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Methicillin-susceptible Staphylococcus aureus (MSSA) and methicillin-resistant Staphylococcus aureus (MRSA) are
colonizers of skin and mucosa. Studies about MSSA and MRSA in human patients showed a competition of these
two microorganisms for colonization space in the anterior nares. Moreover, in humans one clone can be found rather
than differing types of MSSA and MRSA. Concerning a potential control strategy, this could also be important for
pigs. Therefore, the aim of this study was to investigate the colonization dynamics of both MSSA and MRSA in pigs
over a longer time period and investigate their clonal diversity.
Materials and Methods
Eighteen pigs were sampled three times every ten weeks with a nasal swab. Additionally, environmental samples
such as swabs of walls, toys, brushes, watering places and troughs were taken. All samples were investigated for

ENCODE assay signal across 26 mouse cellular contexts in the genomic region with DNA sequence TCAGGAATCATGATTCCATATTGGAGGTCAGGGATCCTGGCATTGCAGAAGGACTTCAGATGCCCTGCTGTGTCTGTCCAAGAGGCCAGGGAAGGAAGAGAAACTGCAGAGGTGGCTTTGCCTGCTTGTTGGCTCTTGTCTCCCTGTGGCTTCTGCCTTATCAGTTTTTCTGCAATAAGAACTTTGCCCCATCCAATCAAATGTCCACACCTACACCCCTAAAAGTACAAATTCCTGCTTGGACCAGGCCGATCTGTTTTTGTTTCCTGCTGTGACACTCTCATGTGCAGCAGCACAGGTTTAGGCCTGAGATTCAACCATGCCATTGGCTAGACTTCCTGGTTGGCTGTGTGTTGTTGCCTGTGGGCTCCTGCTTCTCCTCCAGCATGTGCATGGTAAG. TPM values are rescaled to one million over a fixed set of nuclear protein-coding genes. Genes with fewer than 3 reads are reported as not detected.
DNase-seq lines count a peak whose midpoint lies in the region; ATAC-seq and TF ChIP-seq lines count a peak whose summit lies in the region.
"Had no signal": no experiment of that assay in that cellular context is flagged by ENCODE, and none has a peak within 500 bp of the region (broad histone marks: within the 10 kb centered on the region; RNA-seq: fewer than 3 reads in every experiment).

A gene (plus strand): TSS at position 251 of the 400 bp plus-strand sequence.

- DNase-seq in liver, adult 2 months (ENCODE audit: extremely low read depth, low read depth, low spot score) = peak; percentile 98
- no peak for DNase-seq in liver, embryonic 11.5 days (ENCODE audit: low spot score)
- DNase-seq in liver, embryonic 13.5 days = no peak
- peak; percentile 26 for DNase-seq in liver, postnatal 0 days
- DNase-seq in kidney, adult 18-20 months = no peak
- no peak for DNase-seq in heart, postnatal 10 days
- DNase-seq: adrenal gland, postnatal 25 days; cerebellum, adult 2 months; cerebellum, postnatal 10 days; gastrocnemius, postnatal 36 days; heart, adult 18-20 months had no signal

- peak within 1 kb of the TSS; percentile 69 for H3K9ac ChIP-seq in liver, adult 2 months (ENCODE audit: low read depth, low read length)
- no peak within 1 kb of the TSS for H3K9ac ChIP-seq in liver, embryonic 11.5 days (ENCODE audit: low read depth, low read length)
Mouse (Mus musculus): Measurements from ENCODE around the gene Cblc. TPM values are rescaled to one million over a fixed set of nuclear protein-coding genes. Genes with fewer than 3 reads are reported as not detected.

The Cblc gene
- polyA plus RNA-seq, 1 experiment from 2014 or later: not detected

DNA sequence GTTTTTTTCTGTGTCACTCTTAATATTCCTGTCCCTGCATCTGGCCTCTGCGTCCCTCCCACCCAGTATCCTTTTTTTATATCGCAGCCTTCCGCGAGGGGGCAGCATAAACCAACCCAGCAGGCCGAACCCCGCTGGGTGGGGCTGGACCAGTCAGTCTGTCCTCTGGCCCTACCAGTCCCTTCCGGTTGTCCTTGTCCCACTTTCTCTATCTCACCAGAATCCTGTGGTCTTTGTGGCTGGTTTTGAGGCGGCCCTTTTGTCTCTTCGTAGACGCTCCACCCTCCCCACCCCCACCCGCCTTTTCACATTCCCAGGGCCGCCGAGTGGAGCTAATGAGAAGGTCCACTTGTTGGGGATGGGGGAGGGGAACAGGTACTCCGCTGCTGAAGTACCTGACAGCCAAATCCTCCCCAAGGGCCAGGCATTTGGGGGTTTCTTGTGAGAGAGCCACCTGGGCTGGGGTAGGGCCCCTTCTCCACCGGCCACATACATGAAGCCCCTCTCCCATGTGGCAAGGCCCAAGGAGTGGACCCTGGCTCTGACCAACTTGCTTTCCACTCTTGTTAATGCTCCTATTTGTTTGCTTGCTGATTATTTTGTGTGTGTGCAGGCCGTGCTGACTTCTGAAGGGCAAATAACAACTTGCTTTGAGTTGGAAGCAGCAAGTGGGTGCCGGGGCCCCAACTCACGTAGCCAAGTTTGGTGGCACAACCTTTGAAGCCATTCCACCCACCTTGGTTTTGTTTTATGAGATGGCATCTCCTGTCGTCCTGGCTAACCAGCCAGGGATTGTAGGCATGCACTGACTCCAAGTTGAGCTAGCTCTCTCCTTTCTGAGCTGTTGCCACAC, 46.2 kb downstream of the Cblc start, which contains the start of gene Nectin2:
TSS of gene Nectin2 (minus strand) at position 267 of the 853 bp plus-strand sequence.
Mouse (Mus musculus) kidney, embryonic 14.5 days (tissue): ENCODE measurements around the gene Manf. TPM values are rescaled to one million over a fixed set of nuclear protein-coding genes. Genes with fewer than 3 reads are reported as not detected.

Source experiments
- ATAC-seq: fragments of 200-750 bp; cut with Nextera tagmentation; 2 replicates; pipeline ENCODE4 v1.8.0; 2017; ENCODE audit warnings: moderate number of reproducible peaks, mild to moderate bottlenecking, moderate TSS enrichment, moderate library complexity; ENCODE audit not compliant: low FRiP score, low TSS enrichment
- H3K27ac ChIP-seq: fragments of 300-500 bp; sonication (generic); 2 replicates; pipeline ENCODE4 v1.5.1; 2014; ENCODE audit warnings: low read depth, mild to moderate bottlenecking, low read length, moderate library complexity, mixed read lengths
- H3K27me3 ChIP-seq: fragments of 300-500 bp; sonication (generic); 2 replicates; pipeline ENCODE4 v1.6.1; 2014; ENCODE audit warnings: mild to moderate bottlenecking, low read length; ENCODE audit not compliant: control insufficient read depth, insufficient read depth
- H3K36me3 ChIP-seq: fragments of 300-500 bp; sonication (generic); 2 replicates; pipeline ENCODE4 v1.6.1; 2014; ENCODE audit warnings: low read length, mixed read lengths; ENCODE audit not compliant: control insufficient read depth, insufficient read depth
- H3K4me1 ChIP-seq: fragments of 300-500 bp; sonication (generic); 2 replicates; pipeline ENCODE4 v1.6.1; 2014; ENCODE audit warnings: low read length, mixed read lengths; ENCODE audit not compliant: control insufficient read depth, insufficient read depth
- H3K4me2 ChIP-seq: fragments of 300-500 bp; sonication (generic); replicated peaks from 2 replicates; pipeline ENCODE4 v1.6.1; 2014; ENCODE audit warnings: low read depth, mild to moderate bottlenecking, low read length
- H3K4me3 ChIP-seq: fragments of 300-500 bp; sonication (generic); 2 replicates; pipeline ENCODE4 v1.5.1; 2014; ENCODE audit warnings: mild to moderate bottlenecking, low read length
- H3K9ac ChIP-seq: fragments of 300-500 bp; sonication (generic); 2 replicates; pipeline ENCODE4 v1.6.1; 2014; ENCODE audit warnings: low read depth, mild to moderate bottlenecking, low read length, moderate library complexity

MSSA and MRSA, respectively. Spa-typing was done with up to five MRSA and MSSA isolates, respectively, found
per sample and time point. Of almost 400 MSSA and MRSA isolated, 62 isolates were further investigated by microarray.
We found three pigs to be non-carriers and twelve were colonized with both MRSA and MSSA. In 14 out of 54 samples
taken from all animals over all-time points MSSA were found, only. In comparison, nine samples were exclusively
MRSA-positive. Spa-types of MSSA and MRSA were mostly different with CC398 associated spa-types within
MRSA isolates, whereas CC9 associated spa-types predominate as MSSA in both, pigs and their environment.
Moreover, strains of the same clonal lineage showed a high genetic identity despite their origin.
The results do not support the hypothesis of a competitive colonization of MSSA and MRSA in the anterior nares of
pigs. Rather we found a changing status. Hence, highly identic clones of MSSA and MRSA, respectively, are present
in the anterior nares of pigs and their environment.